How to Properly Control and Prevent Dog Fleas

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Fleas are the small microorganisms that feed on the blood of dogs. Fleas are usually dark brown or black in color and 1-3 millimeters in length. However, their excellent jumping and leaping capabilities allow them to cover very large distances within a very small time. Fleas can jump 10000 times successively when searching for a host to feed on. Dogs serve as an excellent host for cat fleas (Ctenocephalides felis). They have around 2000 different types of species and subspecies and grow vigorously in warm and humid atmosphere.

How to know if your dog has fleas?

Fleas are usually found on the abdomen of the dog and its head and base of the tail. However, depending on the environment and the breed of the dog, fleas may exist anywhere on the dog's body. Some of the signs that your dog may have fleas present in its coat include the following:

·Loss of hair and the glossiness of the coat

·Flea dirt or eggs found in the dog's coat and environment

·Increased itching, biting or licking of the skin by the dog

·Tapeworms

·Pale gums

·Hot spots and scabs

·Allergic dermatitis

·Cold body temperature

Your dog is mostly likely to be affected with fleas if it mostly lives in the outside environment. Warm and humid weathers further increase the likelihood of flea infestation.

Complications and Illness Related to Fleas

Since fleas feed on the blood of the host, they can consume the blood up to 15 times the weight of their body. This can cause blood deficiency and consequently loss of normal bodily functions. Particularly in small dogs and puppies fleas can be life threatening if not look after quickly, as the shortage of red blood cells can pose a serious threat to the life of the dog. The signs of this complication include pale gums, littleness and drop in the body temperature.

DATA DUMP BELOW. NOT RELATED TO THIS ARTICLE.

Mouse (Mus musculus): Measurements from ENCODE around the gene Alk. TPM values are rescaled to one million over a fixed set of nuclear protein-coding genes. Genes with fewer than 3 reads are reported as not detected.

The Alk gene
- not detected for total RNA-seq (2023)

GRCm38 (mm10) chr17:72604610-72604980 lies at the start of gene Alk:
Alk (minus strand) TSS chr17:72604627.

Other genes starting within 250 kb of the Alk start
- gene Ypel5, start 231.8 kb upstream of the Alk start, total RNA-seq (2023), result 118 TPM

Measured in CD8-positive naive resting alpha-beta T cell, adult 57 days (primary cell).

Another serious illness associated with fleas includes allergic dermatitis. This happens when the dog you own is highly sensitive to the flea saliva, and even a small bite can trigger an allergic reaction that may cause intense itching and uneasiness for your pet. This also leads to skin infections and exposes the dog to other potential problems.

Prevention and Treatment of Fleas

Consider the following to prevent fleas in your pet dogs.

·Use flea comb on your dogs furry coat

·Wash his/her bed sheet and living place once every week.

·If your dog lives outside your home, treat and take care of your yard more rigorously

·Occasionally spray insecticides or nematodes that kill the flea instantly

·Look out for the abovementioned signs of fleas in dogs and take preventive measures quickly. Consult your vet immediately if you think your dog is sick.

When looking for a proper flea treatment your vet is going to give you the best diagnosis advice in this regard. Choosing the right flea treatment product that is compatible with your dog and its environment is necessary. Most of the treatment methods include application of shampoos, liquids and sprays on the back of the neck and other body areas. Flea treatment products are different for cats and dogs so be careful is choosing the right product. If the flea problem is severe you might consider temporary evacuation of your home for pest control.

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